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Baz Luhrmann’s “The Great Gatsby” is a Good Adaptation of a Great Book

May 20, 2013

By John C.

The Great Gatsby PosterDirector Baz Luhrmann’s much talked about adaptation of The Great Gatsby finally came to theatres last weekend, becoming a genuine hit with audiences, in the wake of receiving a mixed response from many critics.  After missing the screening, I finally caught up with the film during the week.

Like many people, I truly believe that F. Scott Fitzgerald’s The Great Gatsby is one of the finest novels ever written, a work of prose that is still just as relevant after close to ninety years.  The story’s quiet dissection of the excessiveness of the 1920s might seem to clash with the marketing behind the film, but this is a good adaptation of a great book that is carried by an excellent cast.

The film opens with Nick Carraway (Tobey Maguire) talking to a psychiatrist (Jack Thompson), recounting the time he spent living on Long Island in New York, making his money selling bonds after the first World War.  His house is across the water from his cousin Daisy Buchanan (Carey Mulligan) and her husband Tom (Joel Edgerton), and next door to the mysterious Jay Gatsby (Leonardo DiCaprio), who throws lavish parties every Saturday night.  When Nick is invited to one of the gatherings, he soon discovers through Jordan Baker (Elizabeth Debicki) that Gatsby is hosting the parties in hopes of recapturing the attention of Daisy, his great love from before the war.

The first sign that this is going to be a modern take on the classic novel is the thumping opening of “No Church in the Wild” that plays early in the film, setting the tone for the rest of the soundtrack, produced by Jay-Z.  Much has been made of the selection of songs in the film, and they generally work well with the scenes, although it can be strange to hear the modern sound of “A Little Party Never Killed Nobody” alongside the images of a classic band.  But the Jay-Z songs are actually quite effective, with the modern rap music alluding to the jazz that would have been considered risky in the 1920s.  The moving Lana Del Rey track “Young and Beautiful” is another highlight, beautifully playing over several key scenes.

The first few scenes take some getting used to, as our eyes adjust to the way that the camera swoops in and out of the scenery and between the actors, with some of the quick cuts causing a dizzying effect.  The first party scene at an apartment in New York with Tom and his mistress Myrtle Wilson (Isla Fisher) is overdone, like a modern music video as channelled through the 1920s.  This is one of the times when the bombastic use of music and jumpy editing just feels excessive, but it’s also shortly after this scene that the film really finds its footing as a faithful adaptation of the source material.  The digital trickery and bold soundtrack choices sometimes even work well to illustrate the story.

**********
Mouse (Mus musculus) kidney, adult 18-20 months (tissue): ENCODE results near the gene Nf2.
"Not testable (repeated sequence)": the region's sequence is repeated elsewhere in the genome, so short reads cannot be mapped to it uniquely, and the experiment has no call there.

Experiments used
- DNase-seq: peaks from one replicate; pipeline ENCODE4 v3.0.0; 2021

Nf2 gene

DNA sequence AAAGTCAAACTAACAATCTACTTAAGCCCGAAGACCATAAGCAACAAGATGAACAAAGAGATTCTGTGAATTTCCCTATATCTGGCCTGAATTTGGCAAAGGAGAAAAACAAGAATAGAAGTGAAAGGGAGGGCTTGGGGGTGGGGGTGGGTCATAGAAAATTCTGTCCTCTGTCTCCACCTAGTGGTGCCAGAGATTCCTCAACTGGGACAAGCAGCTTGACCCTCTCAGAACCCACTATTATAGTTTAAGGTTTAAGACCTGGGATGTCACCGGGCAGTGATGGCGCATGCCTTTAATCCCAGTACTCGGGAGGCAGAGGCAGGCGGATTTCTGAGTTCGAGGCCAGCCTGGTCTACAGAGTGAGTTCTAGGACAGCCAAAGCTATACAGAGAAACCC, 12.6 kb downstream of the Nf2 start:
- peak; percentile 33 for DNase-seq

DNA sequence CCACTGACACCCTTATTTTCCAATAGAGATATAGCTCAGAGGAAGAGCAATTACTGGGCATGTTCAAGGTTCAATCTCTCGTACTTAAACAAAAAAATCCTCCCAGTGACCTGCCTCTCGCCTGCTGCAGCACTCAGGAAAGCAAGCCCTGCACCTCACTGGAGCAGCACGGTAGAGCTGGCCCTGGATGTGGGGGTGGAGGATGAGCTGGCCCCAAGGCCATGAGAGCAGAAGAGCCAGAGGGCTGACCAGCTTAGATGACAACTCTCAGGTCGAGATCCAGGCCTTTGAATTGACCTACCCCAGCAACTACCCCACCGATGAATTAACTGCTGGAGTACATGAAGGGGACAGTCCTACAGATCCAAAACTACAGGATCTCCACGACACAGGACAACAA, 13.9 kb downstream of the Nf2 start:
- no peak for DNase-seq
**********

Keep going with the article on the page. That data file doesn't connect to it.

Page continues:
The 3D is done well and comes alive during the party scenes, but the quieter moments where the film really excels don’t really need to be seen in the format.  Many audiences will be drawn in by the flashier scenes, but these give way to the vulnerability of the characters hidden beneath, which in itself is an interesting allegory to what F. Scott Fitzgerald was saying in the novel.  The parties are a symbol of false identity, and Baz Luhrmann uses them to lure casual viewers into the story.  These elements add up to a film that is often strikingly original and sometimes overly stylistic to the point of distraction.

But this is also a surprisingly faithful adaptation of the beloved classic novel that gets things absolutely right in terms of the cast.  Jay Gatsby is a character who is bound by his past, holding on to a part of himself that he has already moved away from.  He has created a false life for himself that allows him to live as a persona, hiding behind money and glamorous parties that serve as a facade for the vulnerable man underneath.  Leonardo DiCaprio is brilliant in the role, with his small nuances in dialogue and facial expressions perfectly displaying these multiple layers beneath the outward appearance and irresistible smile of the character.

Nick Carraway is a man enamoured with the world of Jay Gatsby, before growing disgusted with the selfishness of the rich world around him.  Tobey Maguire plays him as a wide eyed upstart, who becomes broken by what happens in his life.  Daisy Buchanan is another complex personality, because by the end of the story the decisions she makes are actually kind of selfish, and Carey Mulligan nicely displays both the emotional elements and underlying coldness beneath the character.  Although he is somewhat underused, Jason Clarke is excellent as George Wilson, playing a big part in the finale.  The rest of the cast is equally strong in their roles.

As the romance turns to tragedy in the admirably filmed last act, the story is handled in a respectable and faithful way, leading up to an emotionally affective rendering of the final few scenes and the masterfully written narration.  These are some of the best moments in The Great Gatsby, allowing the characters to truly come alive off the page.  Although I respectfully disagree with a few of the stylistic choices, for the most part I do admire what Baz Luhrmann has done with the source material.  This is a good movie with excellent performances that serves as a surprisingly faithful adaptation of a great book.

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